Foundress of The Sisters of the Child Jesus
Anne-Marie Martel was born in Le Puy, France in 1644. Le Puy is a picturesque medieval city in central France and Anne-Marie was the daughter of a Magistrate, a position of affluence and prestige. She could have lived a life of comfort and privilege. Instead her short life was spent in an extraordinary expression of love and service to God. This year (2005) the diocese of Le Puy has submitted her name to the Vatican to begin the process of beatification.
When she was only 21 years old (1666), Anne-Marie’s confessor, recognizing her exceptional devotion to God and knowing that she was well grounded in the doctrine of the faith, invited her to minister to the women in a small hospital for the destitute. Anne-Marie brought her burning desire to serve the Father to women who knew only physical and spiritual deprivation. She told them that each was beloved of God and taught them the fundamental precepts of the Catholic faith. Within a year, she was asked to teach catechism to street children. She was quickly joined in her work by others who responded to her passionate desire to serve God through love of the poor. The ministry expanded to the lace-makers of the area. Within three years these indomitable women were laboring throughout the city of Le Puy and many of the surrounding villages.
Anne-Marie died in 1673 at 27 years of age without knowing that she had, in fact, founded a community of Religious women. The Congregation received official approbation in 1676, the name The Ladies of Instruction of the Child Jesus was adopted in 1708 and the first Rule was written in 1730.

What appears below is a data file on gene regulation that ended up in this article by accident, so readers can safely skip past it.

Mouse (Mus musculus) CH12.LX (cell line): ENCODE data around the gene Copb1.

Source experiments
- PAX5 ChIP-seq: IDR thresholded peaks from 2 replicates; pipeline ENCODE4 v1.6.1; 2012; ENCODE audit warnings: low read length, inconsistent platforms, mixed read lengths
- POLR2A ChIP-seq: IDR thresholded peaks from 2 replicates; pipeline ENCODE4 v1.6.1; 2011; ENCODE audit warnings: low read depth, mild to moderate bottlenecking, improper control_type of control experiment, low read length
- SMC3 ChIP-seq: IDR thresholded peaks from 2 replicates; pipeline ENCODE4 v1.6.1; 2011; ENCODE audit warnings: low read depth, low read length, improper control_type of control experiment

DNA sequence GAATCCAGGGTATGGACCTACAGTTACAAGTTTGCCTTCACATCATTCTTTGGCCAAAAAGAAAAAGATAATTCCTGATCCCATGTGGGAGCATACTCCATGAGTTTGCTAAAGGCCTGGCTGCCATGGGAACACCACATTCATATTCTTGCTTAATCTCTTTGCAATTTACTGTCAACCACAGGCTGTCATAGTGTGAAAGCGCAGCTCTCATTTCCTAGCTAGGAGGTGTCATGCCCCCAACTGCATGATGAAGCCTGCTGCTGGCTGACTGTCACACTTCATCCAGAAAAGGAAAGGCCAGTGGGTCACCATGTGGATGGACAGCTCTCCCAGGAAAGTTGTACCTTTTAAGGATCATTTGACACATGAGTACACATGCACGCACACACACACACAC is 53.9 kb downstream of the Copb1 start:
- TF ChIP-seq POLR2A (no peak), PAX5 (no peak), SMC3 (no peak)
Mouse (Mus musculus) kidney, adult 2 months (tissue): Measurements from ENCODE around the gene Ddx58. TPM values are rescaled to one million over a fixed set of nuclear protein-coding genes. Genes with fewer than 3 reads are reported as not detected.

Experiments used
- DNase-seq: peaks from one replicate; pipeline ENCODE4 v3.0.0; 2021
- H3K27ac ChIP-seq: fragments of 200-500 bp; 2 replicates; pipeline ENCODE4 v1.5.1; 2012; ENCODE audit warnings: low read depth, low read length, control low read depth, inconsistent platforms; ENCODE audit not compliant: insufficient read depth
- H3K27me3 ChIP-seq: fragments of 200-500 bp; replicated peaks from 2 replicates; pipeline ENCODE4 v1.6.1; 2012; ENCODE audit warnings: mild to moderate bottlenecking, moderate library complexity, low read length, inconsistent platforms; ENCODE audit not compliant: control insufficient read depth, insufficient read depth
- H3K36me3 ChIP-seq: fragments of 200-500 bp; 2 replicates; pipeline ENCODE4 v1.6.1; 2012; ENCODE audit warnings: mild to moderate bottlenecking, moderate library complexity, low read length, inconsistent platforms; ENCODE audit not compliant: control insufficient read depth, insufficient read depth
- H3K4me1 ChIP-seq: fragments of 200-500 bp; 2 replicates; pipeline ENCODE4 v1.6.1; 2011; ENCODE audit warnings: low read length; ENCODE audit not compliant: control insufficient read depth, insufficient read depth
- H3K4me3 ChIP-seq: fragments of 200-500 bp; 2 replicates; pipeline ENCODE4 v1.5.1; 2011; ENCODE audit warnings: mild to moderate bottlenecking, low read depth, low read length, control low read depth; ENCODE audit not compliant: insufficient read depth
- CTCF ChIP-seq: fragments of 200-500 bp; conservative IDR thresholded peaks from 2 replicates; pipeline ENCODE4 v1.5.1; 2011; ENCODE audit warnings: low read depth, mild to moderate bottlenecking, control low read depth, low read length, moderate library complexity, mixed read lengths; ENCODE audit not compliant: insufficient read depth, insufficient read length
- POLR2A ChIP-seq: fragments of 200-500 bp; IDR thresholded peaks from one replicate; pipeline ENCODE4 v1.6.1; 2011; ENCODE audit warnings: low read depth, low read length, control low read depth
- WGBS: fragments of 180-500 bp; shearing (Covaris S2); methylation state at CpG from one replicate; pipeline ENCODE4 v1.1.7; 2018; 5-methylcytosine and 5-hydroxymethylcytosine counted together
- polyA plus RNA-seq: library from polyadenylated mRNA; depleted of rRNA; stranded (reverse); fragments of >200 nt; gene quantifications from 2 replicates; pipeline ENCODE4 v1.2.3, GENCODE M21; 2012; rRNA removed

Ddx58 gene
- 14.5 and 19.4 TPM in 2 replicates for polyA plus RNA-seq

Just seven years of active ministry 1666 to 1673 and yet in this short time, Anne-Marie Martel’s life had an impact that is still echoing throughout the world. What is the source of such indestructible life and love? Anne-Marie carried a charism, a specific call from the Holy Spirit. This was a gift given to her by God and as are all of God’s gifts, it was given unconditionally. She was free to respond to it or not. The intensity of the influence Anne-Marie had on her world and into the future depended entirely on her freely given response to her charism. We of the Congregation of the Sisters of the Child Jesus describe Anne-Marie’s charism as “being a presence of love to the Father and to our brothers and sisters for the awakening and deepening of the faith.” We know that Anne-Marie inspired in others the same total response as she herself gave. Today, more than 300 years after this remarkable woman lived, we who share her charism, strive to emulate and keep alive the fire of her love.